From The Plantation To The Prison: African-American Confinement Literature (H746/Mrc) (Hardback)Tara T. Green (author)
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As Jackson writes from his prison cell, his statement may seem to be only a product of his current status. However, history proves his point. Indeed, some of the most well-known and respected black men have served time in jail or prison. Among them are Martin Luther King, Jr., Malcolm X, Marcus Garvey, and Frederick Douglass.
This book is an examination of the various forms that imprisonment, as asocial, historical, and political experience of African Americans, has taken. Confinement describes the status of individuals who are placed within boundaries either seen or unseen but always felt. A word that suggests extensive implications, confinement describes the status of persons who are imprisoned and who are unjustly relegated to a social status that is hostile, rendering them powerless and subject to the rules of the authorities. Arguably, confinement appropriately describes the status of African Americans who have endured spaces of confinement, which include, but are not limited to plantations, Jim Crow societies, and prisons. At specific times, these spaces of confinement have been used to oppress African Americans socially, politically, and spiritually. Contributors examine the related experiences of Malcolm X, Bigger Thomas of Native Son, and Angela Davis.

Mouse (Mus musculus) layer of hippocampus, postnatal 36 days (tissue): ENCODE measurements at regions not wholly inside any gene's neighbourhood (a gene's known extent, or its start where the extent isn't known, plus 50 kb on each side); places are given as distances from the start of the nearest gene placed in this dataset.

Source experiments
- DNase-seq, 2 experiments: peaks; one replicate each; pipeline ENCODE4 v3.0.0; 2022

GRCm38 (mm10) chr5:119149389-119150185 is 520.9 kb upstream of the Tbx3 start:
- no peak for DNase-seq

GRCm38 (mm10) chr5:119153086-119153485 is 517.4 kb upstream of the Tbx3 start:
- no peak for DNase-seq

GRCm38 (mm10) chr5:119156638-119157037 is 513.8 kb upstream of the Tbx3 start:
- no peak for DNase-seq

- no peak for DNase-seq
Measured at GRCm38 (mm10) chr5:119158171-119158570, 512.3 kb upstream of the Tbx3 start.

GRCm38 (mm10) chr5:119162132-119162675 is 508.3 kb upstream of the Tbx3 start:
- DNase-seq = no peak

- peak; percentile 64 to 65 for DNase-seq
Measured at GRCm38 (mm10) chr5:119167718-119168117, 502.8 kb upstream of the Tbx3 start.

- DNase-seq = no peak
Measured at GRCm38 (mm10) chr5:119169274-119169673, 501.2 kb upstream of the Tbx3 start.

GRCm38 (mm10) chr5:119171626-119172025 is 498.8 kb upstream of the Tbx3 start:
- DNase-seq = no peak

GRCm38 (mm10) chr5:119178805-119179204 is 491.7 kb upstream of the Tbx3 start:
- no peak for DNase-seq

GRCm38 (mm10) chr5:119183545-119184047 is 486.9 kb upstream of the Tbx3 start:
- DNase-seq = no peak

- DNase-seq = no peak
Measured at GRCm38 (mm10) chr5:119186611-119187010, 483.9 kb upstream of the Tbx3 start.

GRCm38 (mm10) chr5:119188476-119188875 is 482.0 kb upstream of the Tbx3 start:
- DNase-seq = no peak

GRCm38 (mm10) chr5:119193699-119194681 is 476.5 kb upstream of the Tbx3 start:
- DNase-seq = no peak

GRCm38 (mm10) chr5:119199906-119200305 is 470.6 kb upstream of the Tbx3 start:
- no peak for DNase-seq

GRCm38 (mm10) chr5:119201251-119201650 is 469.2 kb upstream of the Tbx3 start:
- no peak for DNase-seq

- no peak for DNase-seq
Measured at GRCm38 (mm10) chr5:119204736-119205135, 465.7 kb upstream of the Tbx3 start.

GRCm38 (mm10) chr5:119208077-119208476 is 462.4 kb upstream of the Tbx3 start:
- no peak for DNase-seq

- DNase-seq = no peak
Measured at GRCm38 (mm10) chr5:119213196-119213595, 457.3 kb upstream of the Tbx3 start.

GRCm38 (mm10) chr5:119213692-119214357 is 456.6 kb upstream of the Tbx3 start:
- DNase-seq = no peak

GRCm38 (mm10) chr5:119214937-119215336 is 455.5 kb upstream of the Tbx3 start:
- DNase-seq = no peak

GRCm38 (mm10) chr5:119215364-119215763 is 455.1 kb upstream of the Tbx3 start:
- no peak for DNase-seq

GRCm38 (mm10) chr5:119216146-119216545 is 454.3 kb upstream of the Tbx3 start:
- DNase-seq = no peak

Publisher: Mercer University Press
Number of pages: 182
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